Monopoly and antitrust

August 19, 2019 - 11:24 pm
LOS ANGELES (AP) — The Writers Guild of America filed claims Monday in federal court alleging the entertainment industry's biggest talent agencies are violating antitrust and anti-racketeering laws, the latest move in a long and heated battle between those who write scripts and the agents who...
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FILE - This combination of April 30, 2018, file photos shows signage for a Sprint store in New York's Herald Square, top, and signage at a T-Mobile store in New York. Texas is joining more than a dozen states suing to stop T-Mobile’s $26.5 billion takeover of rival cellphone company Sprint, arguing that the deal is bad for consumers because it would reduce competition. (AP Photo/Bebeto Matthews, File)
August 01, 2019 - 6:34 pm
NEW YORK (AP) — Texas has joined more than a dozen states that are suing to stop T-Mobile's $26.5 billion takeover of rival cellphone company Sprint, arguing that the deal is bad for consumers because it would reduce competition. It's the first Republican attorney general of the group, which now...
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FILE - This Friday, March 22, 2019, file photo shows the Department of Justice Building in Washington. The U.S. Department of Justice is opening a sweeping antitrust investigation of major technology companies and whether their online platforms have hurt competition, suppressed innovation or otherwise harmed consumers. (AP Photo/Manuel Balce Ceneta, File)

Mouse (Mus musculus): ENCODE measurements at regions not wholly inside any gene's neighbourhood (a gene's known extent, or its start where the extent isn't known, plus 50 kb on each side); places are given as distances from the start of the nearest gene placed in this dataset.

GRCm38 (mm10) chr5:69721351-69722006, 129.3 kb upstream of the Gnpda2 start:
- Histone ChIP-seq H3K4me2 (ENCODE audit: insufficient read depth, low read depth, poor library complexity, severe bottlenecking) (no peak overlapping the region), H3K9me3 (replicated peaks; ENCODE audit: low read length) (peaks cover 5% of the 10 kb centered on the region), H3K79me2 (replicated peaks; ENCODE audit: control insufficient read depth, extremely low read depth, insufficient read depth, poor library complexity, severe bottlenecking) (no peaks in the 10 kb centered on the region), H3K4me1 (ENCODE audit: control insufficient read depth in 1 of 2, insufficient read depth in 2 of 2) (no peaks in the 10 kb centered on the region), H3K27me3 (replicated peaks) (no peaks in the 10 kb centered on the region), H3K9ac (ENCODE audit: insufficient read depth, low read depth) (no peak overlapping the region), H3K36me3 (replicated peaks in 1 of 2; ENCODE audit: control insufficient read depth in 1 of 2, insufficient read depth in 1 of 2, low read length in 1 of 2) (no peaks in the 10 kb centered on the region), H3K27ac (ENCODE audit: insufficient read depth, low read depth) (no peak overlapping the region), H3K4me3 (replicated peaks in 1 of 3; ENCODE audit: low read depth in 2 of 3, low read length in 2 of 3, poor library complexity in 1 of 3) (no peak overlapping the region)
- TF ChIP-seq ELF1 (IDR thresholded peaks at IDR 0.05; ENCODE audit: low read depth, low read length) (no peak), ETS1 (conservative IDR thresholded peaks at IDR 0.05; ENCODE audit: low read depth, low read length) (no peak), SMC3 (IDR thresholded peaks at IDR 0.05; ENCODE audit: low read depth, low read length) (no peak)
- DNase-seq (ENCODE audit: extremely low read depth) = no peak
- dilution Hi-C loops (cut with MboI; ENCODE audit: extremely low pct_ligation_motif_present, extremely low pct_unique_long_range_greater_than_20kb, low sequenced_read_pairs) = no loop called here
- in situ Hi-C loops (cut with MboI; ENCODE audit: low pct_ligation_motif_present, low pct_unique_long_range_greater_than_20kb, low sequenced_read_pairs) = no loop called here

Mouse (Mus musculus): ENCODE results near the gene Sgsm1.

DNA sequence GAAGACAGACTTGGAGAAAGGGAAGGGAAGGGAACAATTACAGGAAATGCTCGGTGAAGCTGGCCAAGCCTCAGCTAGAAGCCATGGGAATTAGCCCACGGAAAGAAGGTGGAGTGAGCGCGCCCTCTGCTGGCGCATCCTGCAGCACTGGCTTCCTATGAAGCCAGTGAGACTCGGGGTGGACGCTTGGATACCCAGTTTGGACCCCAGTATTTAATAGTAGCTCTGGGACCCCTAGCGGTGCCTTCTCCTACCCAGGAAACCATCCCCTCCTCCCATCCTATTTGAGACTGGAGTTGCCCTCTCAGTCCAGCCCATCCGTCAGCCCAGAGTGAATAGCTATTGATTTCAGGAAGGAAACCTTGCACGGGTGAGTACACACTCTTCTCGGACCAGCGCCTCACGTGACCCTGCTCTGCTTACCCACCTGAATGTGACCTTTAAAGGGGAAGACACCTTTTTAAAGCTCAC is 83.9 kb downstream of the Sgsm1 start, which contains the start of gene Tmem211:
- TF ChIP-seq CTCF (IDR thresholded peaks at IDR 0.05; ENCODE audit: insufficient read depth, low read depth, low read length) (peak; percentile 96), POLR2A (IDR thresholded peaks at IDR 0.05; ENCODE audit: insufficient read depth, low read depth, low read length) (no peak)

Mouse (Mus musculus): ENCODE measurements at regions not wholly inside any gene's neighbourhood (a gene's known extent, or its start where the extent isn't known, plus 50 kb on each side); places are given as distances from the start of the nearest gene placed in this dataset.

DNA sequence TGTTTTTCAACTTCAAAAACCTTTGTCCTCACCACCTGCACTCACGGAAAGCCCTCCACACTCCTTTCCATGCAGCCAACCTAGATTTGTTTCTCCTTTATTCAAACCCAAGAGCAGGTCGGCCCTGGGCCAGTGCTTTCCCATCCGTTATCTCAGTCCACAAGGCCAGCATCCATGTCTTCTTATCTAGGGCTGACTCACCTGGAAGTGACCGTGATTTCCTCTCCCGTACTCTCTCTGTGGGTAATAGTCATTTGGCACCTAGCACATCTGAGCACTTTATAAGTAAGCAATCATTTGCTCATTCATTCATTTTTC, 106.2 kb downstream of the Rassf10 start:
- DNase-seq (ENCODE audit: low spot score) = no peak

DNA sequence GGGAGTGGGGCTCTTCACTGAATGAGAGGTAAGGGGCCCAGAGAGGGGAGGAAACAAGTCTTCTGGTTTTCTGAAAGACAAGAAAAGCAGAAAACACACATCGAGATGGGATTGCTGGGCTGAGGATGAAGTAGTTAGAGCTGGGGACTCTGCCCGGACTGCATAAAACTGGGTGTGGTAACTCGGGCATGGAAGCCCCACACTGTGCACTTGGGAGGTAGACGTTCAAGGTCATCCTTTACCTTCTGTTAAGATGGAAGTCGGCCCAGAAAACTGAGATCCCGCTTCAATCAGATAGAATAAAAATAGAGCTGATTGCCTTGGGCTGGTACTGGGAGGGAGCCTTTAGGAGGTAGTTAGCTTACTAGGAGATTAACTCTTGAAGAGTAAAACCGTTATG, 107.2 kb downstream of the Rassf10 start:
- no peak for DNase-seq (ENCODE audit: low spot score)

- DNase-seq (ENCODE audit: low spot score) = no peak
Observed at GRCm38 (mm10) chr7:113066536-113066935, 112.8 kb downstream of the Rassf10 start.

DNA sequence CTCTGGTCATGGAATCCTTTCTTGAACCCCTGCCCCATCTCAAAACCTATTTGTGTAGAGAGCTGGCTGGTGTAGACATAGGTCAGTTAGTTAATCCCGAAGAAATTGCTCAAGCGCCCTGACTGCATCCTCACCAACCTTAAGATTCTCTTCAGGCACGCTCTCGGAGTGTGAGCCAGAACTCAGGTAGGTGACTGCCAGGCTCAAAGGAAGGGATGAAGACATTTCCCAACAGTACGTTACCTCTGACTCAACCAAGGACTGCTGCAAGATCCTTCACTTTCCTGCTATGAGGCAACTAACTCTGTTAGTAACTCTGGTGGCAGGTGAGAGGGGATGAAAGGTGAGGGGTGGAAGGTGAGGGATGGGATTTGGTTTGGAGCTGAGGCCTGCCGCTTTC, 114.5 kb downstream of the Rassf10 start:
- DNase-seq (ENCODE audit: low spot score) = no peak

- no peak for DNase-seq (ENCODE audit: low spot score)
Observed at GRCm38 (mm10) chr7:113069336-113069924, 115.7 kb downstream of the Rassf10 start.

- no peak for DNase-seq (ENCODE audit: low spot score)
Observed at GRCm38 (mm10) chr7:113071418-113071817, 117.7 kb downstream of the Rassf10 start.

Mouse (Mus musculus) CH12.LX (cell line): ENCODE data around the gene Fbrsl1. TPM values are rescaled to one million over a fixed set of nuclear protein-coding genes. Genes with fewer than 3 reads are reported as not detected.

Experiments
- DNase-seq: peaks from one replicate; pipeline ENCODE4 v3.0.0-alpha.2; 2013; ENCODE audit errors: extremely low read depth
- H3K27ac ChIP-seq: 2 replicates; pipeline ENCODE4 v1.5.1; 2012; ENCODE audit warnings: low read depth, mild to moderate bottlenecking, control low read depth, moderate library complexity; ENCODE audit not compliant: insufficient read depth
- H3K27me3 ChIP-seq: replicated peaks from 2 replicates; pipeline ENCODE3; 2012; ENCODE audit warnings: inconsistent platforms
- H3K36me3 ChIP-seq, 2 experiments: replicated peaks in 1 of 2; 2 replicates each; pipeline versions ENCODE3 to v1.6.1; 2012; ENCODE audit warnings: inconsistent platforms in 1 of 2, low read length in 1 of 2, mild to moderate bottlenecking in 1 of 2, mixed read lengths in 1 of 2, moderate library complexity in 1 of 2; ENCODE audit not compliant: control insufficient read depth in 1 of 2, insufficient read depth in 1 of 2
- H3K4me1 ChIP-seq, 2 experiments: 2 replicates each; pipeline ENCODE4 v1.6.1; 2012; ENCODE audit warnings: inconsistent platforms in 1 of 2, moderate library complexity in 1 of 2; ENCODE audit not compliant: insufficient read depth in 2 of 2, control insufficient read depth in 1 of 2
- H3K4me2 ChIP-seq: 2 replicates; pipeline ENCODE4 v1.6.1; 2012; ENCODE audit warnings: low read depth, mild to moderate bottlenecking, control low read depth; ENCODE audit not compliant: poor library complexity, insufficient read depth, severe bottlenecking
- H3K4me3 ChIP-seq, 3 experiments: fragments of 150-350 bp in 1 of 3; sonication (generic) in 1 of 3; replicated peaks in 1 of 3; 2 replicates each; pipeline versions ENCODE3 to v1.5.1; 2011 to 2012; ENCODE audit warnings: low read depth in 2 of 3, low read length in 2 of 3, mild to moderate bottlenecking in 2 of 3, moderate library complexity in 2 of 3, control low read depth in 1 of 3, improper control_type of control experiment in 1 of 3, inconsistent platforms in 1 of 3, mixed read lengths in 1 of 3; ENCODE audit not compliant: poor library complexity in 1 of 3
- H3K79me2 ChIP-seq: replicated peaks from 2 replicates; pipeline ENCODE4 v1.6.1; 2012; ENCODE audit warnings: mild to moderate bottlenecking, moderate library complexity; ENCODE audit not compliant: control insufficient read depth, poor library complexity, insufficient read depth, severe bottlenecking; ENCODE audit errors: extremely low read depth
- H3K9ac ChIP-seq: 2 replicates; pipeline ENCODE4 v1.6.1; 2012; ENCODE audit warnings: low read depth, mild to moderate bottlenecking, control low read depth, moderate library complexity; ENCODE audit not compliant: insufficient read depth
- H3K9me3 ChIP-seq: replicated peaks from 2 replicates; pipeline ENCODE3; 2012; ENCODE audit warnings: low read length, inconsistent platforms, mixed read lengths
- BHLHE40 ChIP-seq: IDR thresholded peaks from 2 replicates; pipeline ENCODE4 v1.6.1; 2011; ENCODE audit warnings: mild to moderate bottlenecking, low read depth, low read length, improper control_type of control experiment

July 24, 2019 - 10:35 am
WASHINGTON (AP) — Like Europe before it, the U.S. government looks ready to try reining in its technology giants. But doing so may be more difficult than it seems. On Tuesday, the U.S. Department of Justice opened a sweeping antitrust investigation of major technology companies and whether their...
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FILE - This Friday, March 22, 2019, file photo shows the Department of Justice Building in Washington. The U.S. Department of Justice is opening a sweeping antitrust investigation of major technology companies and whether their online platforms have hurt competition, suppressed innovation or otherwise harmed consumers. (AP Photo/Manuel Balce Ceneta, File)
July 23, 2019 - 9:42 pm